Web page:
If all goes according to plan — actually 26 groundwater sustainability plans — between 46,000 and nearly 130,000 Central Valley residents could be out of water by 2040, according to a new report released by the Water Foundation.
Those sustainability plans are supposed to bring the valley’s depleted aquifers into balance, per the state’s Sustainable Groundwater Management Act.
But, the Water Foundation report asserts, groundwater sustainability agencies, governed mostly by members of agricultural water districts, are planning for water tables to decline to the point they could dry up between 4,000 and 12,000 domestic wells over the next 20 years.
The report was commissioned jointly by the Leadership Counsel for Justice and Accountability, Self-Help Enterprises and the Community Water Center. The groups work closely with disadvantaged communities in the Central Valley on multiple issues, including access to clean drinking water.
The report focused on 26 of more than 40 groundwater plans submitted to the state and looked only at how anticipated groundwater levels in those plans might affect drinking water wells.
The numbers in that report are stunning, agreed Eric Osterling and Kassy Chauhan, executive directors of the Greater Kaweah GSA and North Kings GSA, respectively.
Greater Kaweah and North Kings cover areas in eastern Fresno and Tulare counties where the Water Foundation report predicts significant impacts to domestic wells under current GSA plans.
Osterling and Chauhan both noted the report assumes the absolute worst case scenario based on “minimum thresholds” for water tables laid out in their plans.
But that’s not what the GSAs are managing to, they said.
If a GSA’s water table sinks to the minimum threshold in its plan, that’s a failure, Osterling said.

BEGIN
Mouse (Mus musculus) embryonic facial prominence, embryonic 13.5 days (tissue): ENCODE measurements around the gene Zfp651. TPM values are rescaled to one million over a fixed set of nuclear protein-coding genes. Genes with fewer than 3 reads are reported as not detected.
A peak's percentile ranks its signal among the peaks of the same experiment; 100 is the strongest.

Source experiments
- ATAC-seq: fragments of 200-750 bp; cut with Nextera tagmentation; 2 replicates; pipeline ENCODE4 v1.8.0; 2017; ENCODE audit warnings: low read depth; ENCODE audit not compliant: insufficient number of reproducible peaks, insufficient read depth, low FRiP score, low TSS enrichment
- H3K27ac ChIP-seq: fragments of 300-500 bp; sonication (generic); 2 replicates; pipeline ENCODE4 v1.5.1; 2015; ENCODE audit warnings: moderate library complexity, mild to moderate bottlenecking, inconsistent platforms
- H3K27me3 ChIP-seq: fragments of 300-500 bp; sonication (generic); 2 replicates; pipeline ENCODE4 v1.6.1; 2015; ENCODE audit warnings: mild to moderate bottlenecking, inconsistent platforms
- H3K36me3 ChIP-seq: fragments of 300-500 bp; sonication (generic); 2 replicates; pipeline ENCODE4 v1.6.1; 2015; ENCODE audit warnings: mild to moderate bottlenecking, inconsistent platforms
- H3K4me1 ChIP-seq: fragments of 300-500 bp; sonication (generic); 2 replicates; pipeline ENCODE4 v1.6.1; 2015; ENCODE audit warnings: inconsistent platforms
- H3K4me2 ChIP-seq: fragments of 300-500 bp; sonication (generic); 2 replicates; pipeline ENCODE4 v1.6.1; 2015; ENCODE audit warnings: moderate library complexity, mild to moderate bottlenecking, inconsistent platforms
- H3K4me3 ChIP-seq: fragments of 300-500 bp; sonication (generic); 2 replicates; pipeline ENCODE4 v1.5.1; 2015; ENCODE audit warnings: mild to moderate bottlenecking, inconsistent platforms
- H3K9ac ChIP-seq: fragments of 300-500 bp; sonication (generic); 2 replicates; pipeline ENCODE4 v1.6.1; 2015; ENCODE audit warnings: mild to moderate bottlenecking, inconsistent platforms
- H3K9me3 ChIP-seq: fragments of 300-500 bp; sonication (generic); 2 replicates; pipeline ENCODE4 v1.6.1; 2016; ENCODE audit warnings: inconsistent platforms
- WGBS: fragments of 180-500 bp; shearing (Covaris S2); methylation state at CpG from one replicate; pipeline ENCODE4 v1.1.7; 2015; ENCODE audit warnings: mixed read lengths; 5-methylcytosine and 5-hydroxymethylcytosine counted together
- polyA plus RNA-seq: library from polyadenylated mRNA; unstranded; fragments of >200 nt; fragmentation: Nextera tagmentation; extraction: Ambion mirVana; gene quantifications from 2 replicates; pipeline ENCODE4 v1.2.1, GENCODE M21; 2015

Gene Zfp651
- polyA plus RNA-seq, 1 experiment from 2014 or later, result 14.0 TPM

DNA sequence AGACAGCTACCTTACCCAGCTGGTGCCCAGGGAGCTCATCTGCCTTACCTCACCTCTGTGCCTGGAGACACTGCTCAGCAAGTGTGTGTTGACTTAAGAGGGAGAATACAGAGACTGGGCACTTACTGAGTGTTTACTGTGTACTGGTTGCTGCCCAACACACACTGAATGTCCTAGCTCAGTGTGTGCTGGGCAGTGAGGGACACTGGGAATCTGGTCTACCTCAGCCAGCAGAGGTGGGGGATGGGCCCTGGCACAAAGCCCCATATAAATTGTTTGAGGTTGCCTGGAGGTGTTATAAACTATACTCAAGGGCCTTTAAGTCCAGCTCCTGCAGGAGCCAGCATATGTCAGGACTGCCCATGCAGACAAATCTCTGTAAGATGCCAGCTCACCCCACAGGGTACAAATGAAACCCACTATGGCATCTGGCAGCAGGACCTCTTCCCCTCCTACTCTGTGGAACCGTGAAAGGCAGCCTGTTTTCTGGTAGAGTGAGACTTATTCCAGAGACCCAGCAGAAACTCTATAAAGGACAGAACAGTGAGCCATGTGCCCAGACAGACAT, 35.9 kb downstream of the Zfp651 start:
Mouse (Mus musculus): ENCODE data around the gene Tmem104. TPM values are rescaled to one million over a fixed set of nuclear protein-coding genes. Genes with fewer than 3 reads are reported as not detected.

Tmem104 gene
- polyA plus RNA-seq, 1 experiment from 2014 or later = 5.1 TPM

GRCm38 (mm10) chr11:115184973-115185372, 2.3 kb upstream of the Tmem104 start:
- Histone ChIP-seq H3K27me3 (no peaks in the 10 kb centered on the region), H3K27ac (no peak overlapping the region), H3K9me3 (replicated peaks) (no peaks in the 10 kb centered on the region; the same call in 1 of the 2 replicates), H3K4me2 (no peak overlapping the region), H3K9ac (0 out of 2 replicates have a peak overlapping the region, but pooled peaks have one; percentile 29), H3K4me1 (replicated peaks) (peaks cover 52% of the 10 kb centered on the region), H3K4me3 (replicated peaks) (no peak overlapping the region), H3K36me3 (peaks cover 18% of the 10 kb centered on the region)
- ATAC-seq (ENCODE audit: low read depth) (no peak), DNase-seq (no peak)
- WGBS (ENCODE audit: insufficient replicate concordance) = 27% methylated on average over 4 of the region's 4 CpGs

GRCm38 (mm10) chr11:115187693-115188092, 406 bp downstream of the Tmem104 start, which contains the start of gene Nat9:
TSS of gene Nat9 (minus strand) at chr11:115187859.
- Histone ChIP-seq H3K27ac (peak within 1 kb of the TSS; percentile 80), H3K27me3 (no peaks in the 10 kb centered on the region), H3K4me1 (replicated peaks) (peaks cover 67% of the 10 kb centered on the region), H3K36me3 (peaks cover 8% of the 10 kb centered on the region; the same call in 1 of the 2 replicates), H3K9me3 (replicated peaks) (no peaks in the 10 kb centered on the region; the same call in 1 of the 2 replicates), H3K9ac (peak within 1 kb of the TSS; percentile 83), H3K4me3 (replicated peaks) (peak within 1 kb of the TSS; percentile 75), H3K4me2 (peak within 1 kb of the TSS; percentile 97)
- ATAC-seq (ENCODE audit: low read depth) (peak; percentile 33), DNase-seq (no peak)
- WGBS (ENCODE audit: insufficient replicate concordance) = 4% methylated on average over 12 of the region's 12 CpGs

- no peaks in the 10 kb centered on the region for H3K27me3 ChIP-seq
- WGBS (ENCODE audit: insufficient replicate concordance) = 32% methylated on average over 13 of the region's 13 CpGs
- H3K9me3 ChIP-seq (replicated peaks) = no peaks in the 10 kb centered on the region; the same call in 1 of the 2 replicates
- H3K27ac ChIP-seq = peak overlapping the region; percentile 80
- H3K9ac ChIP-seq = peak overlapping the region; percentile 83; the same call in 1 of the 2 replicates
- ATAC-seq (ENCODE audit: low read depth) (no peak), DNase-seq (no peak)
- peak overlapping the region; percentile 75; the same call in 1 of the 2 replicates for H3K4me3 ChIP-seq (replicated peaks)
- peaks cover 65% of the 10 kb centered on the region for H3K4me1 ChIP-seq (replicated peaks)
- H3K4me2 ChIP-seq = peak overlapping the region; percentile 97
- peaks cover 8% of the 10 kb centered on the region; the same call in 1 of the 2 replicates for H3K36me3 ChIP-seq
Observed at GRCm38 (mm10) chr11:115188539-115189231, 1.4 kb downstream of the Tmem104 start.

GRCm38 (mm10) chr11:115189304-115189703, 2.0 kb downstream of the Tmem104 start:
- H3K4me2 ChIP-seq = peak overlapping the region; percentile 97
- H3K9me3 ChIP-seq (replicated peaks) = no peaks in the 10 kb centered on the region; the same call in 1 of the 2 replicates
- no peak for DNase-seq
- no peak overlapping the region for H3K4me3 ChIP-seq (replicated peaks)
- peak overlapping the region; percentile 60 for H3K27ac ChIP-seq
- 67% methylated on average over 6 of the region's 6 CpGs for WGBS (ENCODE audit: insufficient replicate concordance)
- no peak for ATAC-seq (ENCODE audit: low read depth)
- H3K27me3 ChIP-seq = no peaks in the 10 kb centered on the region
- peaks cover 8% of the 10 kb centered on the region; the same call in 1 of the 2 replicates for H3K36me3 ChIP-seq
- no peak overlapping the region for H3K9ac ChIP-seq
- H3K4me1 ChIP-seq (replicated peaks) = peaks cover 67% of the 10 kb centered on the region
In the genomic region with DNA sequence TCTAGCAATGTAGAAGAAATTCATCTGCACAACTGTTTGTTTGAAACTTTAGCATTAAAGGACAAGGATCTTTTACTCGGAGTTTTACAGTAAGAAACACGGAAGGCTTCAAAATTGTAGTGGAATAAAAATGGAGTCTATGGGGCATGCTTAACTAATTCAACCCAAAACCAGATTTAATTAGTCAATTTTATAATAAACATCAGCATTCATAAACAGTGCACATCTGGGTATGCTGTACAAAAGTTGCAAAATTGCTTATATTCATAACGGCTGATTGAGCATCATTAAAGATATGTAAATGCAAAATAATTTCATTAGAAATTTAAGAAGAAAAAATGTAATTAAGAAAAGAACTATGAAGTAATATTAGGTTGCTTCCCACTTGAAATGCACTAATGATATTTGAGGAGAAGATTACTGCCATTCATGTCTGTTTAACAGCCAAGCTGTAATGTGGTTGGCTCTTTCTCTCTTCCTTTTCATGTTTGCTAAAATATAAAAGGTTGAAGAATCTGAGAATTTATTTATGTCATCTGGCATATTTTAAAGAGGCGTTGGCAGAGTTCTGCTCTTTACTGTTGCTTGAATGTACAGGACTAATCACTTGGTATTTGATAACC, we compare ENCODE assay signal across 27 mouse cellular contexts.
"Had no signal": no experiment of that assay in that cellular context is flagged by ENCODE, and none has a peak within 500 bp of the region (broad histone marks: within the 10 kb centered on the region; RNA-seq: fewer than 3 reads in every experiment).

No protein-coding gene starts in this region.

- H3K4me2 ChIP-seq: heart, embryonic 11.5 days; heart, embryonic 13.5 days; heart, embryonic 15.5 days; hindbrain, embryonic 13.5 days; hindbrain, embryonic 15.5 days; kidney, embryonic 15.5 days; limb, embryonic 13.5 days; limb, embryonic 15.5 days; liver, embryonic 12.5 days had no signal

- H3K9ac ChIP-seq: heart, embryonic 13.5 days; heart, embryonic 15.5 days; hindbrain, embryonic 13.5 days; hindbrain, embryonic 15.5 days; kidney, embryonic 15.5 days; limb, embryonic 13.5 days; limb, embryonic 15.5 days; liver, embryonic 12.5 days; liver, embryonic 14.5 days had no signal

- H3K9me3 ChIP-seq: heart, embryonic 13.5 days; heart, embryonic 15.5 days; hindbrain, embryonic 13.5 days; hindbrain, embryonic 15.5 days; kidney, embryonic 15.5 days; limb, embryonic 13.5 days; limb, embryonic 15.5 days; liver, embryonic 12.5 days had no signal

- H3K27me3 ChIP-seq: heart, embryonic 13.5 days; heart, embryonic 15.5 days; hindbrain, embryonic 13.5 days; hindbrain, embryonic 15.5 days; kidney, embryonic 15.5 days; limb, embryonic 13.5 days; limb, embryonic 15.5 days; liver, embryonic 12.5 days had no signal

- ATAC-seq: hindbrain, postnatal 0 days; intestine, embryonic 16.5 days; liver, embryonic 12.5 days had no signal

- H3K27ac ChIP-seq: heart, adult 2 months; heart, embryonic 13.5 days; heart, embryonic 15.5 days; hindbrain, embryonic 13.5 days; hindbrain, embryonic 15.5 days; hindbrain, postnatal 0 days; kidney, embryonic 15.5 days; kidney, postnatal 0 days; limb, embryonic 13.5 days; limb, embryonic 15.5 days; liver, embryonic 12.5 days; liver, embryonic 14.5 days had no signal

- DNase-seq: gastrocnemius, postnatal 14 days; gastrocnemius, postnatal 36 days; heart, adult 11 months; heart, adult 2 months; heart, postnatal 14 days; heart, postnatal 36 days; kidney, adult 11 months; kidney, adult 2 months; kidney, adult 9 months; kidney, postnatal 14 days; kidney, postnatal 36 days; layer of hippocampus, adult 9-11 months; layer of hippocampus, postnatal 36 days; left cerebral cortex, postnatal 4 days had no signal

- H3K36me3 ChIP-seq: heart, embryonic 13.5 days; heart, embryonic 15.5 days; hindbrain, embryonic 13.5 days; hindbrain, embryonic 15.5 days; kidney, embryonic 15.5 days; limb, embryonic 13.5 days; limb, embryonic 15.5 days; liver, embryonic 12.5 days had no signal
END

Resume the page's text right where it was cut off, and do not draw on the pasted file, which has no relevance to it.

Instead, GSAs are aiming to keep water tables at higher levels, described in the plans as “measureable objectives.”
Osterling and Chauhan also objected that the Water Foundation report carries current plan measures into 2040, as if the plans are set in stone.
SGMA requires GSAs to do annual updates and full-blown re-evaluations every five years.
“This isn’t a situation where we won’t change the plan,” Osterling said. “One of the first things we did after we submitted our plan was we got together with the other GSAs and even other subbasins to look at prioritizing our management actions. We had a (state) deadline to submit our plans and we did the best we could.
“But, by no means, are we going to sit on our hands and not address things that can be improved upon.”
Groundwater plans in critically overdrafted basins, which includes most of the San Joaquin Valley, had to be submitted to the Department of Water Resources by Jan. 31 of this year.
Osterling and Chauhan also both hoped to get a closer look at the Water Foundation report’s underlying data as their own domestic well sensitivity analyses didn’t show the same number of wells going dry.
“We knew this was a big issue,” said Chauhan. “And we recognized that some shallow wells might go dry, which SGMA doesn’t preclude.”
North Kings used DWR’s well completion database, Chauhan said. A number of the wells were eliminated if they were more than 50 years old or had been assimilated into larger, municipal systems, meaning they’re no longer in use.
Still, the North Kings analysis showed between 3 percent and 12 percent of private domestic wells might go dry even at the measurable objective groundwater level, she said.
That’s a problem.
To address it, Chauhan said, North Kings is working with a number of groups to educate private well owners about the groundwater sustainability plan and is already planning recharge projects near private wells.
“We want to stop the bleeding, so no more private wells are in jeopardy, and we’re also doing projects to minimize impacts to existing domestic wells,” Chauhan said.